Trade Central: Yankees Acquire Scott Effross From Cubs For Top Prospect

Image credit: Scott Effross (Photo by Thearon W. Henderson/Getty Images)

In an effort to bolster their bullpen for the stretch run, the Yankees struck a deal to acquire righthanded reliever Scott Effross from the Cubs in exchange for Triple-A righthander Hayden Wesneski

Beyond his stuff—a four-pitch mix led by a sinker and slider combo that plays directly into the Yankees’ emphasis on east-west pitching attacks—Effross is valuable for the five years of control he has remaining before free agency. 

This season, Effross has worked to a 1-4, 2.66 mark and has struck out 50 against 11 walks in 44 innings. He’s been particularly effective against lefties, who have hit just .160/.250/.253 against him in his career. 

Wesneski was the Yankees’ ninth-round pick in 2019, out of Sam Houston State, and had ascended to the No. 4 spot in their Top 30 Prospects and was their top overall pitching prospect. The move also clears Wesneski from the list of prospects whom the Yankees needed to add to their 40-man roster in the offseason.


Scott Effross, RHP
Age: 28

Effross, the Cubs’ 15th-rounder in 2015 out of Indiana, made his big league debut in 2021 and established himself this season as a particularly nasty weapon out of Chicago’s bullpen. He operates with four pitches: Four- and two-seam fastballs in the low 90s, as well as a high-70s slider and a low-80s changeup. He throws the sinker and slider most often, but his changeup has been exceptional this year. He’s allowed just three hits on the pitch—all singles—this season, and just six in his career. He will be counted on to patch bullpen holes created by injuries to Michael King and Miguel Castro and the ineffectiveness of Aroldis Chapman.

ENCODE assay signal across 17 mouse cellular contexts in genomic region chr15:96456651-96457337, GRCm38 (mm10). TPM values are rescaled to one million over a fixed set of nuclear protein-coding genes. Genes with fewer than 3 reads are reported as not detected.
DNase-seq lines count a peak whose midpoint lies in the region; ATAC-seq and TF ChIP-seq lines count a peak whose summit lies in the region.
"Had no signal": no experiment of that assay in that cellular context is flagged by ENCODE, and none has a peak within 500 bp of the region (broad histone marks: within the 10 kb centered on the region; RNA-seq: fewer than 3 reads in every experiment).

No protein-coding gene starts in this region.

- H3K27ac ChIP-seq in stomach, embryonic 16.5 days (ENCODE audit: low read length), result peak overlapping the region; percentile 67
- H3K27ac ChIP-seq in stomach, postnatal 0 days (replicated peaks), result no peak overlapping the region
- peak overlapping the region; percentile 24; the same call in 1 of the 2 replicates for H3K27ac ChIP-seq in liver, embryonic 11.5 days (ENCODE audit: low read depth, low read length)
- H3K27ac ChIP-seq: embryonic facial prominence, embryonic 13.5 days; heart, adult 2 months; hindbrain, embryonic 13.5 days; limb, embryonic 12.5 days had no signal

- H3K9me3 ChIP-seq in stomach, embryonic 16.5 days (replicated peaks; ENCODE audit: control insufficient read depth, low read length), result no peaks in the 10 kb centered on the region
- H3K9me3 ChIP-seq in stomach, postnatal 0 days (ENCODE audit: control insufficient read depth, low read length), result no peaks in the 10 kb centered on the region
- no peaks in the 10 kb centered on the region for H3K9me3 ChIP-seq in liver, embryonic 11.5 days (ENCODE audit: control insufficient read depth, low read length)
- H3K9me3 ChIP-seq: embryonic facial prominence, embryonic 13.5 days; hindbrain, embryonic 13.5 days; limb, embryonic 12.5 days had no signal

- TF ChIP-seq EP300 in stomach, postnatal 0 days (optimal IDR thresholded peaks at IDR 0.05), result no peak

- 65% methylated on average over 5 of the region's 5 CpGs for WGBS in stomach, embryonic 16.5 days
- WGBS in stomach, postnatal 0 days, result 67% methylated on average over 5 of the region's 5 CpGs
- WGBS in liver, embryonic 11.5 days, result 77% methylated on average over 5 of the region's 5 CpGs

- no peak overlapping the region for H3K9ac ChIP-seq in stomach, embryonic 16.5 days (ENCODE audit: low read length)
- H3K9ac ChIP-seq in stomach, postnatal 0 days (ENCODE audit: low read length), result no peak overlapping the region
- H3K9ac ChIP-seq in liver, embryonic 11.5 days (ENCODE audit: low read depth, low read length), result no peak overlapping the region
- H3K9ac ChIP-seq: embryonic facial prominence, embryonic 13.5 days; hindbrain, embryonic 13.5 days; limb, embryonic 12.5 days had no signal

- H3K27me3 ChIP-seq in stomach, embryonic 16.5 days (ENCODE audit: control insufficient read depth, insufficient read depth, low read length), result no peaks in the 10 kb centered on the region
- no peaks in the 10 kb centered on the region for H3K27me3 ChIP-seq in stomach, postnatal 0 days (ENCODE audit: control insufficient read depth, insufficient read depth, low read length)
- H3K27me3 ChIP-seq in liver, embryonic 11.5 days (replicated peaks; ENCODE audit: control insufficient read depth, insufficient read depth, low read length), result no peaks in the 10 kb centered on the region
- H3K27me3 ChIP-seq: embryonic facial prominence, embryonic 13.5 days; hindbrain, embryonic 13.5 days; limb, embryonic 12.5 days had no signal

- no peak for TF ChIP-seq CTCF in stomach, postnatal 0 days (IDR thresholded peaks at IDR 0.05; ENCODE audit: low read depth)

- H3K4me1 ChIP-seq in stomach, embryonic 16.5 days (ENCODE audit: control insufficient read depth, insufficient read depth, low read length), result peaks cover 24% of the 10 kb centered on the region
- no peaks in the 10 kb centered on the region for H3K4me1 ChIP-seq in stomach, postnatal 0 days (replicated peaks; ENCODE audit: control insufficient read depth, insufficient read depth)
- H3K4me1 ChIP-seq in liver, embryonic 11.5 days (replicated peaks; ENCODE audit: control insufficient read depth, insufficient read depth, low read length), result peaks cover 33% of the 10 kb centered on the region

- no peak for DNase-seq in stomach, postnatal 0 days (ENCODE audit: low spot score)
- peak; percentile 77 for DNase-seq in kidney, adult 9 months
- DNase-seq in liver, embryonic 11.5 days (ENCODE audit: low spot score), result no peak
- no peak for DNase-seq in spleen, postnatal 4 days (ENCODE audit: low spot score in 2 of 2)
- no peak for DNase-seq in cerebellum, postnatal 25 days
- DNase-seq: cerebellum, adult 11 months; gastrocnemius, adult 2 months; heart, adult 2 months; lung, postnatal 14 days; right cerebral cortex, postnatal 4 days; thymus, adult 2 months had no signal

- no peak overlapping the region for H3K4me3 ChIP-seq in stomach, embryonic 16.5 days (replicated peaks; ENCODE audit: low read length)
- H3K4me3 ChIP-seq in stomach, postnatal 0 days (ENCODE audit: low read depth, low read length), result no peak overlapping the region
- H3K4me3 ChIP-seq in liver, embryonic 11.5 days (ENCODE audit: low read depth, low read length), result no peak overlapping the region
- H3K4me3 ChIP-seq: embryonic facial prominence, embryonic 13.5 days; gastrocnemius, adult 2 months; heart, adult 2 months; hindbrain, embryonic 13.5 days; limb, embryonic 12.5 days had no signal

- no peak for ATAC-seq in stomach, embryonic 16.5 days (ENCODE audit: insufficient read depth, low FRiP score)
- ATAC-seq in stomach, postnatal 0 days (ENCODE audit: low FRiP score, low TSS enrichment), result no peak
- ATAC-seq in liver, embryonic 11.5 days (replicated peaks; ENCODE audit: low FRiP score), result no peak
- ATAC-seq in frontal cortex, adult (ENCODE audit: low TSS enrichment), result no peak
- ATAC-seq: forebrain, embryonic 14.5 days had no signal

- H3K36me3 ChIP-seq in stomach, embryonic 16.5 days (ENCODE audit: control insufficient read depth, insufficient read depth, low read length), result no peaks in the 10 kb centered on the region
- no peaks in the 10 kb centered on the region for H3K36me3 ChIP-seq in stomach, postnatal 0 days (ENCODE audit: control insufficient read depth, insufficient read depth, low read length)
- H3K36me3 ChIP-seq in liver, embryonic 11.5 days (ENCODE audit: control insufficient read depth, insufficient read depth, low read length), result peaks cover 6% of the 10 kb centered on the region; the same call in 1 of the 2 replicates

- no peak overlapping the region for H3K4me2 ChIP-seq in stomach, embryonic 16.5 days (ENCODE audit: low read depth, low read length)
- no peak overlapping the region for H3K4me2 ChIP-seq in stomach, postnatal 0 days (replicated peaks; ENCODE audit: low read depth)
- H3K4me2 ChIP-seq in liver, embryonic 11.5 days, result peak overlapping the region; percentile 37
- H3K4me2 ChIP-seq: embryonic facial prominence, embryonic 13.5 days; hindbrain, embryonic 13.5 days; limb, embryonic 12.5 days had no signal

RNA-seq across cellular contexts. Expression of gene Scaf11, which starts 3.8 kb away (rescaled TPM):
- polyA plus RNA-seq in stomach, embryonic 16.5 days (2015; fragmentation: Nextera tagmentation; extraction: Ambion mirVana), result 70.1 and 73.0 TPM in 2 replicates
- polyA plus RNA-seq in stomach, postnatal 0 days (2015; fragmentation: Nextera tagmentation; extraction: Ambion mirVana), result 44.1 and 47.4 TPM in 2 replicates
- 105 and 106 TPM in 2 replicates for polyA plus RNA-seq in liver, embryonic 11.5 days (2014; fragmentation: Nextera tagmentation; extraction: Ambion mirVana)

Hayden Wesneski, RHP
Age: 24

After getting his feet wet in 2019, Wesneski emerged from the lost pandemic season as one of the most dominant arms in the system. His upward trend allowed him to reach Triple-A in his first full season and become the top pitching prospect in the organization. Wesneski works with a vast array of pitches, including two- and four-seam fastballs, a low-80s slider, a high-70s curveball, a mid-80s changeup and a newly added cutter. He hasn’t been quite as effective this season, but had rebounded somewhat in July. Rival scouts believe he needs to clean up before he can begin missing bats at the rates he did in 2021, but they also see a nearly ready starter with enough pitchability and stamina to fit into a rotation.

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